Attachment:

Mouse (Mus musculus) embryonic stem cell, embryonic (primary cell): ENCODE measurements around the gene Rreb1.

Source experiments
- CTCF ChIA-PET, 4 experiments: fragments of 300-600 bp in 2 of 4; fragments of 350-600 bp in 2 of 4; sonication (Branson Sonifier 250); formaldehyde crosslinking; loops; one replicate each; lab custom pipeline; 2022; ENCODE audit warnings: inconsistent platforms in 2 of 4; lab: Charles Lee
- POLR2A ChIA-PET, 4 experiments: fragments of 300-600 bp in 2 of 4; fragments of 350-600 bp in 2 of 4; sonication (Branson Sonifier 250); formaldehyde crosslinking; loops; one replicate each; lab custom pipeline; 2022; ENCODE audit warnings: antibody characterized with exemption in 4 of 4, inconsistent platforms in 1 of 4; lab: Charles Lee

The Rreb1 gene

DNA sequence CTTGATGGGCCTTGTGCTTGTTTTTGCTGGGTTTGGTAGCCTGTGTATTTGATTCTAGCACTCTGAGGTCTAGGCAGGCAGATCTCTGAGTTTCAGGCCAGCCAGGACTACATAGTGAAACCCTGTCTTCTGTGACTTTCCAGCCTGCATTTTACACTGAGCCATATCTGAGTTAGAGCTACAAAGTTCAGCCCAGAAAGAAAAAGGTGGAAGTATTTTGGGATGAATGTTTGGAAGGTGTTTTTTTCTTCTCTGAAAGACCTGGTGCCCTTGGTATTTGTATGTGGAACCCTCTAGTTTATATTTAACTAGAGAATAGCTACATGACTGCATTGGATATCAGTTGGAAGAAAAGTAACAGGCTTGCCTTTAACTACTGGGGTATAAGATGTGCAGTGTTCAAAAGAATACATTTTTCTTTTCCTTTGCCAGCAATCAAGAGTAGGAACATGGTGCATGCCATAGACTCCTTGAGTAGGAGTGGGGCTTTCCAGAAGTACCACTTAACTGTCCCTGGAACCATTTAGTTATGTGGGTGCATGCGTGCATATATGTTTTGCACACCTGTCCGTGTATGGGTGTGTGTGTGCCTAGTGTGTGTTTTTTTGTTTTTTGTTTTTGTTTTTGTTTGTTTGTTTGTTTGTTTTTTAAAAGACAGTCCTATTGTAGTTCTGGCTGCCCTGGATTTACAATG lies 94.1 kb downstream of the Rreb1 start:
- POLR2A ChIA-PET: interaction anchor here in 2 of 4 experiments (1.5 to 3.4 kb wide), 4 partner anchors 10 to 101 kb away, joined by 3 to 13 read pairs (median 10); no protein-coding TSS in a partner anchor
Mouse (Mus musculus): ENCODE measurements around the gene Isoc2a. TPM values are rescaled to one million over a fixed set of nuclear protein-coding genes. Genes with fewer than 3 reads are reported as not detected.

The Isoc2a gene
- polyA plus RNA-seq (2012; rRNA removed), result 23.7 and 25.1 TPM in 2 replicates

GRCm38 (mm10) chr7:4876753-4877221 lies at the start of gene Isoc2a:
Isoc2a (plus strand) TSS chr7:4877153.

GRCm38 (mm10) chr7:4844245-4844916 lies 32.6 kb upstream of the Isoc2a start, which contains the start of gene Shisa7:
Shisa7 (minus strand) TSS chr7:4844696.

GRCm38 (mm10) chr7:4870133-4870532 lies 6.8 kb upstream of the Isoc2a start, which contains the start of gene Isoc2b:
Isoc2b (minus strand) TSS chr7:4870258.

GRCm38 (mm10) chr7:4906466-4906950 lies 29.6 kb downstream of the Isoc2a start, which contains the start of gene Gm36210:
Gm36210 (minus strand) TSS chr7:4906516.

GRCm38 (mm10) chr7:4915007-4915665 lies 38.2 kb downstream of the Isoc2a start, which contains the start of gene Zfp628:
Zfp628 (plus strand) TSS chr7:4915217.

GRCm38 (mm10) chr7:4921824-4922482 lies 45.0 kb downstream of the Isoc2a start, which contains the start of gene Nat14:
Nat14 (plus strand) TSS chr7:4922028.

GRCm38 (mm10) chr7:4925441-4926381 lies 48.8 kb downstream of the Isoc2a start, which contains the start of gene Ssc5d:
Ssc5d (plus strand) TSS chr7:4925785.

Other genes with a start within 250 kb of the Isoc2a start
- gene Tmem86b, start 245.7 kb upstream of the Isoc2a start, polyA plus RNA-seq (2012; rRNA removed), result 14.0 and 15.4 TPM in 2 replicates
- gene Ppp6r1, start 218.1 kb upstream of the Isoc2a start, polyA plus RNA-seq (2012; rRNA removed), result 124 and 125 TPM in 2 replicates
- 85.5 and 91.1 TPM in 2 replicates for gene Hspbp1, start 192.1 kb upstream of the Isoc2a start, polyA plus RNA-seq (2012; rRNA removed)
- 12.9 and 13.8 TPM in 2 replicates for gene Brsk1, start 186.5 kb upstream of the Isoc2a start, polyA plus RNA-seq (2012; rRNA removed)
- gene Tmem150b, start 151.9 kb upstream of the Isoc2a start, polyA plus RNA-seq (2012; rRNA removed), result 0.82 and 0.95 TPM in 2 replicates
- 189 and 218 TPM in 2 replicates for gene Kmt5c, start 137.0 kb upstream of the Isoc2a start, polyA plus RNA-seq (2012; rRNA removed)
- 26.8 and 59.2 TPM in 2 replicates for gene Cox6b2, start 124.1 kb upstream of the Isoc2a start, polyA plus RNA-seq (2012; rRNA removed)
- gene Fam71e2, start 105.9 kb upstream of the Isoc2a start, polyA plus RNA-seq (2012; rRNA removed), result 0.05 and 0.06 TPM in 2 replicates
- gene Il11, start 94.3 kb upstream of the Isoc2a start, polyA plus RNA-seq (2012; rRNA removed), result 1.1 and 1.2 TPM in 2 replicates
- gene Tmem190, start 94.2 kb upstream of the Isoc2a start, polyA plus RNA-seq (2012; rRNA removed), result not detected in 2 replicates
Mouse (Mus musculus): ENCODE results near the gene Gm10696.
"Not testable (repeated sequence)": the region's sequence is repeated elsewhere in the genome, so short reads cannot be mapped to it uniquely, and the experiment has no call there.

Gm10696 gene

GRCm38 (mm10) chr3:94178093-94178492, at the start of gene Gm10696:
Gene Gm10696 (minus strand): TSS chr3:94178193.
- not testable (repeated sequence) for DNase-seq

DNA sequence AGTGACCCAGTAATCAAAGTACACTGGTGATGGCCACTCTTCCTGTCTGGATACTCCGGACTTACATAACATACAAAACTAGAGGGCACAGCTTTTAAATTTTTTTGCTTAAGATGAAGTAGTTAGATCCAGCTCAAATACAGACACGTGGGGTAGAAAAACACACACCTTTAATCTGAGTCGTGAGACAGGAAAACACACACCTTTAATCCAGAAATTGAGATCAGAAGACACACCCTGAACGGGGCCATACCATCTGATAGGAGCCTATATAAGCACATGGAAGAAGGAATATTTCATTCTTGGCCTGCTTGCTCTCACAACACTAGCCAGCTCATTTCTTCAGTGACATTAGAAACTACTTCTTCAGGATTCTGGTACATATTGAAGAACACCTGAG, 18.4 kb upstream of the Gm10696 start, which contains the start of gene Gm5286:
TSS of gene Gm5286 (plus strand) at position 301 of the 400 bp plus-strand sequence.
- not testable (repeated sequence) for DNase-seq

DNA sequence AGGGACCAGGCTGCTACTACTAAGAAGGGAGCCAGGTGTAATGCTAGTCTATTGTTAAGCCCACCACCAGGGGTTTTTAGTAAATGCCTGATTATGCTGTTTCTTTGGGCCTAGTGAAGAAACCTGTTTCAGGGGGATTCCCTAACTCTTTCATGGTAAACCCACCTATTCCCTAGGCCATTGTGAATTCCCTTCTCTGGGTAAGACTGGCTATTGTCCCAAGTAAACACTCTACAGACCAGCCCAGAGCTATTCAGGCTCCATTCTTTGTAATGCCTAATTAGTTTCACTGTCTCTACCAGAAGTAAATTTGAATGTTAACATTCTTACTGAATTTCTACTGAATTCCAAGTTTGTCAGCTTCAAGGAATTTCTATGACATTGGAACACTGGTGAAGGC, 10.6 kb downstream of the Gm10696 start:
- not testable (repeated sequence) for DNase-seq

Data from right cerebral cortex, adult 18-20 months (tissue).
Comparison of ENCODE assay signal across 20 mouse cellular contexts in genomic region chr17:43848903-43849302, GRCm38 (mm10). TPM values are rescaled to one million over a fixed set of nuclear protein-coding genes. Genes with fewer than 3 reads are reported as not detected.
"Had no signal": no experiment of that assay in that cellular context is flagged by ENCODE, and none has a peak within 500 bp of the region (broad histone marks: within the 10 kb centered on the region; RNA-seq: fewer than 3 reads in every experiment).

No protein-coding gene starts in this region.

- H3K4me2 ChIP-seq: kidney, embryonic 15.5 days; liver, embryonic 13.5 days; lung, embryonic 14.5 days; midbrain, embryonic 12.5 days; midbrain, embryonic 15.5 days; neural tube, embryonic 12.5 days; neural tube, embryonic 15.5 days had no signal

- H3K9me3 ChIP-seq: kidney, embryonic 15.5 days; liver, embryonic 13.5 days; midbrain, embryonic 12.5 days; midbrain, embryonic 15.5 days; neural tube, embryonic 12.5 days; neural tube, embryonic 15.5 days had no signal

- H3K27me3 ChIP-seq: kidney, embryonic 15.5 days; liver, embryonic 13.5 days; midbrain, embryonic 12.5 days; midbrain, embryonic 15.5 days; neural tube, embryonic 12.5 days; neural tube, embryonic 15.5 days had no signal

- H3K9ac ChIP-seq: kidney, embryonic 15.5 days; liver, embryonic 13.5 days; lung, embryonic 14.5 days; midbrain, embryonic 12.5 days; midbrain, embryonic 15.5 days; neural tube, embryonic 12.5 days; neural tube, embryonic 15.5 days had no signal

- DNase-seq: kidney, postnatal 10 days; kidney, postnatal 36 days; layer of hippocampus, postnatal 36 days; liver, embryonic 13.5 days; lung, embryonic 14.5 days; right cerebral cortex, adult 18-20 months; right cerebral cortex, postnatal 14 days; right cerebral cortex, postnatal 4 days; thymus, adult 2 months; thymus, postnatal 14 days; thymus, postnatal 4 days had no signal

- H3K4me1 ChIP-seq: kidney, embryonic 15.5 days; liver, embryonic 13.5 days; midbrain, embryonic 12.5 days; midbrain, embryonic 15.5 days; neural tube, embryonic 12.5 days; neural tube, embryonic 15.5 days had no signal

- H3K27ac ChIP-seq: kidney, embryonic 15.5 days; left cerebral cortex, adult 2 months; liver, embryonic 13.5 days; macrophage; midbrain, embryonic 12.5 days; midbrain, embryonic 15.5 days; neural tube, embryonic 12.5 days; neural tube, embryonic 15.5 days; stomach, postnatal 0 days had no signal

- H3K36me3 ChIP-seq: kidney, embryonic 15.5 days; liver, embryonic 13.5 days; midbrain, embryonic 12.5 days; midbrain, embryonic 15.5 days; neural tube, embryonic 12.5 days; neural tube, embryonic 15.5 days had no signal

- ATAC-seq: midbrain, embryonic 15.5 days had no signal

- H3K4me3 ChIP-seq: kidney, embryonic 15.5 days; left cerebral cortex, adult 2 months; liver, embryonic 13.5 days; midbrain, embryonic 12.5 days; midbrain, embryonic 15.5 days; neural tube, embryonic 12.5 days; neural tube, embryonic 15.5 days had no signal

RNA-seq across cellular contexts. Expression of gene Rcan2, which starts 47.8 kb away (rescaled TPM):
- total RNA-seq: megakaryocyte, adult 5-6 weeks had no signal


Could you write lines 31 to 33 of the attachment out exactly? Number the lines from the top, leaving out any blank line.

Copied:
- 189 and 218 TPM in 2 replicates for gene Kmt5c, start 137.0 kb upstream of the Isoc2a start, polyA plus RNA-seq (2012; rRNA removed)
- 26.8 and 59.2 TPM in 2 replicates for gene Cox6b2, start 124.1 kb upstream of the Isoc2a start, polyA plus RNA-seq (2012; rRNA removed)
- gene Fam71e2, start 105.9 kb upstream of the Isoc2a start, polyA plus RNA-seq (2012; rRNA removed), result 0.05 and 0.06 TPM in 2 replicates